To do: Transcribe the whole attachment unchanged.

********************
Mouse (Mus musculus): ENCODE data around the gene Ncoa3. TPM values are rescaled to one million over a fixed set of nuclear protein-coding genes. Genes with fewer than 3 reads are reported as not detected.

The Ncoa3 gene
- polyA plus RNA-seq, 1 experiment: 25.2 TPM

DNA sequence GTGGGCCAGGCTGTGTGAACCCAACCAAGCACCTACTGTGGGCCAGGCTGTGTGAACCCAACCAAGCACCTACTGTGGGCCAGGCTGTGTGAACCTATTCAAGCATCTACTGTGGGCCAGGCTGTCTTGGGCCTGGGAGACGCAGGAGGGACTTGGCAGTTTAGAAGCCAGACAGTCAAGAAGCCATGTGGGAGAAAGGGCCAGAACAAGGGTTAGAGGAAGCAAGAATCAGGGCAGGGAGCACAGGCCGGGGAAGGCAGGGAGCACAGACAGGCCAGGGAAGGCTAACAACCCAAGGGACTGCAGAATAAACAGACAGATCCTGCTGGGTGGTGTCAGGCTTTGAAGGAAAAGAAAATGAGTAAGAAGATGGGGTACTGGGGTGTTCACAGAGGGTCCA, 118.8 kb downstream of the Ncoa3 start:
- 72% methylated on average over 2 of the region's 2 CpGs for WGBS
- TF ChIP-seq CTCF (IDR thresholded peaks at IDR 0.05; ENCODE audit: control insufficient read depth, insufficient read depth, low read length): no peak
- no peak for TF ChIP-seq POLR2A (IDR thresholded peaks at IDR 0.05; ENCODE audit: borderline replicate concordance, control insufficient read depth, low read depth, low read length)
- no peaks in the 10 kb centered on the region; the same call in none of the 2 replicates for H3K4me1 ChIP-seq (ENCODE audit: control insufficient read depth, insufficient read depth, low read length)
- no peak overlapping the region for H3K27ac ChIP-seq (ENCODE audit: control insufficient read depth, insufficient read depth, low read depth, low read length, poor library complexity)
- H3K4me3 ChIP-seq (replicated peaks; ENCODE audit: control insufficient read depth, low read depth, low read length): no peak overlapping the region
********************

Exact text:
Mouse (Mus musculus): ENCODE data around the gene Ncoa3. TPM values are rescaled to one million over a fixed set of nuclear protein-coding genes. Genes with fewer than 3 reads are reported as not detected.

The Ncoa3 gene
- polyA plus RNA-seq, 1 experiment: 25.2 TPM

DNA sequence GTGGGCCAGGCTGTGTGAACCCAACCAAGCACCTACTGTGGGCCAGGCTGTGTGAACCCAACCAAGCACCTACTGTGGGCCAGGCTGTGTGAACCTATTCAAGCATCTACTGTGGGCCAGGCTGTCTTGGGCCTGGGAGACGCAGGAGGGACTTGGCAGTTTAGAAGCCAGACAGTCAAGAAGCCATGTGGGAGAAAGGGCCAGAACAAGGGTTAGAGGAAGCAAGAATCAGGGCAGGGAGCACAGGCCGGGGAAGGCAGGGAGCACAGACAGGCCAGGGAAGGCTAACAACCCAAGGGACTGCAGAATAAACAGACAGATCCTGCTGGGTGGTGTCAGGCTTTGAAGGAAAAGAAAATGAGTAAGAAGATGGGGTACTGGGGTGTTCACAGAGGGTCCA, 118.8 kb downstream of the Ncoa3 start:
- 72% methylated on average over 2 of the region's 2 CpGs for WGBS
- TF ChIP-seq CTCF (IDR thresholded peaks at IDR 0.05; ENCODE audit: control insufficient read depth, insufficient read depth, low read length): no peak
- no peak for TF ChIP-seq POLR2A (IDR thresholded peaks at IDR 0.05; ENCODE audit: borderline replicate concordance, control insufficient read depth, low read depth, low read length)
- no peaks in the 10 kb centered on the region; the same call in none of the 2 replicates for H3K4me1 ChIP-seq (ENCODE audit: control insufficient read depth, insufficient read depth, low read length)
- no peak overlapping the region for H3K27ac ChIP-seq (ENCODE audit: control insufficient read depth, insufficient read depth, low read depth, low read length, poor library complexity)
- H3K4me3 ChIP-seq (replicated peaks; ENCODE audit: control insufficient read depth, low read depth, low read length): no peak overlapping the region